Doug Bentley


The debate between whether Doug or Max Bentley was the better player is surely a storied one, especially amongst themselves. Doug, Max’s senior by four years, joined the Chicago Black Hawks in the 1939-40 season, playing a relatively minor role, but scoring 12 goals in 39 games. Doug’s success was somewhat unprecedented as incredibly, he was even smaller than his younger brother. Doug stood at just 5’8″ and tipped the scales at 145 lbs, making him one of the lightest players in NHL history.

Doug was joined by Max in the 1940-41 season, though neither tore the league up early on. Doug was known for his speed and became one of the most exciting players to watch. Not only did he use his speed for offensive purposes, but he was willing to speed back down the ice to make a good defensive play. Both brothers slowly improved and in the 1941-42 season, Doug scored a hat-trick with his brother assisting on all three goals.

Despite their moderate success, it was the 1942-43 season in which Doug really broke out. Recently named the team captain, he played in all 50 games and scored a league-leading 33 goals and a league-leading 73 points. Despite his performance, the Black Hawks missed the playoffs. Still, Doug was recognized by finishing 2nd in the voting for the Hart trophy and earning a spot on the First All-Star Team. It was in that season that Doug also managed a six-point game, a rare feat.

Doug continued his dominance in the 1943-44 season by leading the NHL with 38 goals and finishing second in points with 77 points. Bentley finished third in Hart voting at the end of the season. Doug, a Saskatchewan-raised kid, had to take an unexpected year off in the 1944-45 season when he was locked into Canada for the war and not allowed to leave. As a result of Doug’s absence, Chicago picked a new captain and Maurice Richard took over the title of premier scorer in the NHL and had set a new precedent for scoring in the NHL.

Doug played well in his return to the NHL, but was injured, playing in just 36 games but still scoring 40 points. Doug excelled again in the 1947-48 season, even through the trade of his brother Max to Toronto. Doug changed his style to more of a play-making forward and led the NHL with 37 assists and finished third in points with 57 point in 60 games. Doug continued to dominate the NHL in the 1948-49 along with teammate Roy Conacher. Doug finished first in assists again with 43 assists and finished second in points with 66. Doug was on the Second All-Star Team and finished 4th in Hart trophy voting.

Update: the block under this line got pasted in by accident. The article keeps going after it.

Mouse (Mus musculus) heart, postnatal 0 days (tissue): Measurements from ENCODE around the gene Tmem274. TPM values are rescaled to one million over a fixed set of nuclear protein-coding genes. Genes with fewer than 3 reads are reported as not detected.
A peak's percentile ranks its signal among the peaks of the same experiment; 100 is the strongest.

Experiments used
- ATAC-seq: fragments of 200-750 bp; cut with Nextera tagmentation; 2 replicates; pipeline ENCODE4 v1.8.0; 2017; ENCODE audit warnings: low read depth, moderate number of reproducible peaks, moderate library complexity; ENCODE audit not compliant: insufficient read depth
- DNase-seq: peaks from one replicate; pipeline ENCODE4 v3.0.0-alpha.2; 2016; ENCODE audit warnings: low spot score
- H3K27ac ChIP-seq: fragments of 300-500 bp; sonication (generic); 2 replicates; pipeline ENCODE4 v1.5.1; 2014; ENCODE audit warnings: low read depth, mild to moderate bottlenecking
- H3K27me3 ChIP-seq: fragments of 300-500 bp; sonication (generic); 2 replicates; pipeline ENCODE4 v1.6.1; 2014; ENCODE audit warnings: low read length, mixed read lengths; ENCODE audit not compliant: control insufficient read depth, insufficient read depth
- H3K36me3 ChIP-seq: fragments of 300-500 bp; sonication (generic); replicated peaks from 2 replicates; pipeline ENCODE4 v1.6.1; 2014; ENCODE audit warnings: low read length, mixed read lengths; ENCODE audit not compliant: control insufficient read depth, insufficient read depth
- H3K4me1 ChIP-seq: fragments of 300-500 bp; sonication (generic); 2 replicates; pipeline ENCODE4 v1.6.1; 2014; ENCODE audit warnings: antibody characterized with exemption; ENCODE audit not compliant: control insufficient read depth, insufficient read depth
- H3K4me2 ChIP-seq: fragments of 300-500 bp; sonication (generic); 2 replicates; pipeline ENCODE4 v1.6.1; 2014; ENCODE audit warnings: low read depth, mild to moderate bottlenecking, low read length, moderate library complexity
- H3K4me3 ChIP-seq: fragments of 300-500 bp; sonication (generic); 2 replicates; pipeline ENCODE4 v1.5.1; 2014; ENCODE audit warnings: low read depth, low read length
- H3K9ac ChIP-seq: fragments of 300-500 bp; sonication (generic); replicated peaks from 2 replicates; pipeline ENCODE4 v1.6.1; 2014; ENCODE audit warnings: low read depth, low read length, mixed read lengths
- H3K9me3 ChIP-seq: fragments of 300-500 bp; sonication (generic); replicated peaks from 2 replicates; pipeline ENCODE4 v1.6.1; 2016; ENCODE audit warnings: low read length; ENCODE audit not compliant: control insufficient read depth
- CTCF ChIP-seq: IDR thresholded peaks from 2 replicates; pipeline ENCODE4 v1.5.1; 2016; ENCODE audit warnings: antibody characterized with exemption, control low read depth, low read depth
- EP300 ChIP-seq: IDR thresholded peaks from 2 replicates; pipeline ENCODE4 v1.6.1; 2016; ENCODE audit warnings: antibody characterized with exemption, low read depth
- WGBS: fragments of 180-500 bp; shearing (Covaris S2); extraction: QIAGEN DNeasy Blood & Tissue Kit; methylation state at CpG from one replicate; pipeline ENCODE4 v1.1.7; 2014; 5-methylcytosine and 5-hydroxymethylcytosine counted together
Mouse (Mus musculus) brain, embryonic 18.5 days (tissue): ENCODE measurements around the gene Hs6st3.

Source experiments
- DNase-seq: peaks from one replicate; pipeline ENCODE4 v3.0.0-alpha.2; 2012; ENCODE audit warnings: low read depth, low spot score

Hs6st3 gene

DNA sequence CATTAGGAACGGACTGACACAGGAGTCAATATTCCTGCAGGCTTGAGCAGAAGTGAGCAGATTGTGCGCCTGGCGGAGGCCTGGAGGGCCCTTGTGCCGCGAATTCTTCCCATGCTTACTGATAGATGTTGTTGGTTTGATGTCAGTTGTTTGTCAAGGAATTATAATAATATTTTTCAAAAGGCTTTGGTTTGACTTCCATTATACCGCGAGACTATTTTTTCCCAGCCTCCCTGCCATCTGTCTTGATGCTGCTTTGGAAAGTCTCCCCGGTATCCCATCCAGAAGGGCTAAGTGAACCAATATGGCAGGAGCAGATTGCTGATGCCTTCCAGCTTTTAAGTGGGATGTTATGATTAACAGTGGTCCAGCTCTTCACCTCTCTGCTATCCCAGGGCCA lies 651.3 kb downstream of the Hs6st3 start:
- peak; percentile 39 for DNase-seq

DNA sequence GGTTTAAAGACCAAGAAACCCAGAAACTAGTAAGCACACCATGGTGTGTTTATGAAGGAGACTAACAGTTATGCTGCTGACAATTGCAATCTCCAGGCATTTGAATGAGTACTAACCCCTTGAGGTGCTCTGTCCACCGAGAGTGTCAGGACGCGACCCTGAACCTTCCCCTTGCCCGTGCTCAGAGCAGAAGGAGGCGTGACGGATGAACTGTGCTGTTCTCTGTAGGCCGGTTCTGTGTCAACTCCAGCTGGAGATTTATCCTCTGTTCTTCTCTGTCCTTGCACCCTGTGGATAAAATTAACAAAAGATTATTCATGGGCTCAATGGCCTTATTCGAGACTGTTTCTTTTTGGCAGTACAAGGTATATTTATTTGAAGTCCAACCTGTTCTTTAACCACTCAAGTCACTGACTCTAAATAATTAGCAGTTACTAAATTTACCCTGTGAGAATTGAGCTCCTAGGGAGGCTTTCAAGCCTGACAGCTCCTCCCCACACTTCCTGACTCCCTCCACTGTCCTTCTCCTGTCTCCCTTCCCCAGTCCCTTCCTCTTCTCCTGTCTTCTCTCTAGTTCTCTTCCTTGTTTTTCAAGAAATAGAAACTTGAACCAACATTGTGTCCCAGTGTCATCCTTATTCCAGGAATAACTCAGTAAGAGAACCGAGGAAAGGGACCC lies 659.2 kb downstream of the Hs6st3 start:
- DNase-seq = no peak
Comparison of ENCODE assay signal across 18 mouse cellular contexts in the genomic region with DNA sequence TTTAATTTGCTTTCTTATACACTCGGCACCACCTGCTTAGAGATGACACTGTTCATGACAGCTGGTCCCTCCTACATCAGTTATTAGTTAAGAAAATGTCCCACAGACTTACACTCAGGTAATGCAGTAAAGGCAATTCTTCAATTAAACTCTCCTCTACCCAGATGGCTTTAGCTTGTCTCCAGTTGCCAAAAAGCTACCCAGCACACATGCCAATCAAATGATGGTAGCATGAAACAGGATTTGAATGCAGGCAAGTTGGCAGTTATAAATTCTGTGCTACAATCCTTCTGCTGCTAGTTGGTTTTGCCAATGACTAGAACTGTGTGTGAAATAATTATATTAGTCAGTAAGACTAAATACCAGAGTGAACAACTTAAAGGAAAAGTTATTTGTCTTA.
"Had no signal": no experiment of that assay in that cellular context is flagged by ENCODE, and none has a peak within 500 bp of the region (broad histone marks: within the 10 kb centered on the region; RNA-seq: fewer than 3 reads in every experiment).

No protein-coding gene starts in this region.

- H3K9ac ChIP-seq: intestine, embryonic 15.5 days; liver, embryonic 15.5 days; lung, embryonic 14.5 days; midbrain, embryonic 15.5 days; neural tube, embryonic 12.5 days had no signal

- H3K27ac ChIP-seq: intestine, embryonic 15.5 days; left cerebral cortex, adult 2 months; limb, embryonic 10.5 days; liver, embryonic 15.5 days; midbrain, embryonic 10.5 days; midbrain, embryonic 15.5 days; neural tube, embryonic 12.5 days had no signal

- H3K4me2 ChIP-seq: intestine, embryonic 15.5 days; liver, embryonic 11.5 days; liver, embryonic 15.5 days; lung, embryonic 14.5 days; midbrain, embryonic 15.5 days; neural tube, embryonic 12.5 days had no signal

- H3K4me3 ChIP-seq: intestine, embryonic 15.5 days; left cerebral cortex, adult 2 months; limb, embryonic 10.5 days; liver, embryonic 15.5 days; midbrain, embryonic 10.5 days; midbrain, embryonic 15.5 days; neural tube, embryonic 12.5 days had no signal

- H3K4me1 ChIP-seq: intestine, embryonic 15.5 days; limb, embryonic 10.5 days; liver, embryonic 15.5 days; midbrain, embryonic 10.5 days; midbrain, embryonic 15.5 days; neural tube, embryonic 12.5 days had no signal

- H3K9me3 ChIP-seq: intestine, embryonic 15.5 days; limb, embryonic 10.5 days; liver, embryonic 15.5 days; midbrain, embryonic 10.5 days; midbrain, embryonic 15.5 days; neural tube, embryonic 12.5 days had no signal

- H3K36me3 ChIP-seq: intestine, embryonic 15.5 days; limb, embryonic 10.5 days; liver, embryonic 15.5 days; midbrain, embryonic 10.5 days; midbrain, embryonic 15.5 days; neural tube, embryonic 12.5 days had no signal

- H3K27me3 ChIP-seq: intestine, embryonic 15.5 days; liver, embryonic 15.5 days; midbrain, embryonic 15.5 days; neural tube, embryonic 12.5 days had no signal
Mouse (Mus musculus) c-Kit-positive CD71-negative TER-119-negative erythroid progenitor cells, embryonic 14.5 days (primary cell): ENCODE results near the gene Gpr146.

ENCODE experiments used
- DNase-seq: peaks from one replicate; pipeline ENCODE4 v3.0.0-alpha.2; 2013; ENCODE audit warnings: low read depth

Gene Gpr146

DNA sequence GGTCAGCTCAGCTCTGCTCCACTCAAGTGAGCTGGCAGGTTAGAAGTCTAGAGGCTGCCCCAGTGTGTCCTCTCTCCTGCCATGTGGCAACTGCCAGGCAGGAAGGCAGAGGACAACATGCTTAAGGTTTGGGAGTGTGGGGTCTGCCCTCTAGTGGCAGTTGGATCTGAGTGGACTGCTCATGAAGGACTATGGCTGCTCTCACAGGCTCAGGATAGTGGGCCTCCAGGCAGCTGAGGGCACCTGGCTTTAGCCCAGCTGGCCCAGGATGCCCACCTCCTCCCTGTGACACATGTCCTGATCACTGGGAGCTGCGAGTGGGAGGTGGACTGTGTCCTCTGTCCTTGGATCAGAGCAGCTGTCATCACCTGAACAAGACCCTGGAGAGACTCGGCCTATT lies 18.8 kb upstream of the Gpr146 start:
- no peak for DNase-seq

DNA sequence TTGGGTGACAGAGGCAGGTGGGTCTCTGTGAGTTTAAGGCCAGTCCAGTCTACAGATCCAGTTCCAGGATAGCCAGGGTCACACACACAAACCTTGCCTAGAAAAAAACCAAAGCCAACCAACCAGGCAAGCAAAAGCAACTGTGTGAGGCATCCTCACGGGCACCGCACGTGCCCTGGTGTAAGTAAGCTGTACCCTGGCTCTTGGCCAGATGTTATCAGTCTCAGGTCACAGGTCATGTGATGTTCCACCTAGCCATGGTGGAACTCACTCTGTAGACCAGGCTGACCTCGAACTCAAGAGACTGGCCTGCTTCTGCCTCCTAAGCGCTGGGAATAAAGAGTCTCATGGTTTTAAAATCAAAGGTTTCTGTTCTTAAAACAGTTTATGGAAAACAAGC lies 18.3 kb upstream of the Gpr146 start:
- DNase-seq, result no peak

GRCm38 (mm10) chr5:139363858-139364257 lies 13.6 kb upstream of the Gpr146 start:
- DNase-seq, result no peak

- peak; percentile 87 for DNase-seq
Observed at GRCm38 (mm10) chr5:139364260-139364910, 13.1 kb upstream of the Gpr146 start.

Moving to the 70-game NHL in 1949-50, Doug was re-named the team captain and played in 64 games and tallied 53 points, a note-worthy drop of his previous season. Despite this, Doug still finished 7th in the NHL in points and actually had a higher points-per-game than his teammate Roy Conacher, who finished one place above him in the standings. Doug was replaced as team captain and his goal-scoring took a hard hit in the 1950-51 season. While he did play in just 44 games, the 9 goals he scored was still a worrisome sign for the now 34-year old. Doug played in just 8 games during the 1951-52 season before taking off to the WHL’s Saksatoon Quakers and eventually playing one final season with his brother Max for the New York Rangers in the 1953-54 season, scoring 12 points in 20 games. Doug then retired from the NHL at the age of 37 but he continued to play in the WHL for two more seasons and then on and off before retiring for good in 1962 in his mid 40s.

While Doug’s brother Max had a longer career, Doug was generally considered the better player in terms of his overall offense and defensive play. Doug finished with just one point less than Max in 80 less games. Doug was also voted the best Chicago Black Hawk player in the first half-century of the 1900s in 1950. Doug retired at 4th all-time in NHL assists with 324 assists and was first in both assists and points among Chicago Black Hawks. Bill Mosienko would play one more season in Chicago and pass Doug in the points category, but his assist record wasn’t surpassed until both Bobby Hull and Pierre Pilote did it in the 1965-66 season. Doug was inducted into the Hockey Hall of Fame in 1964, two years before his brother Max was.


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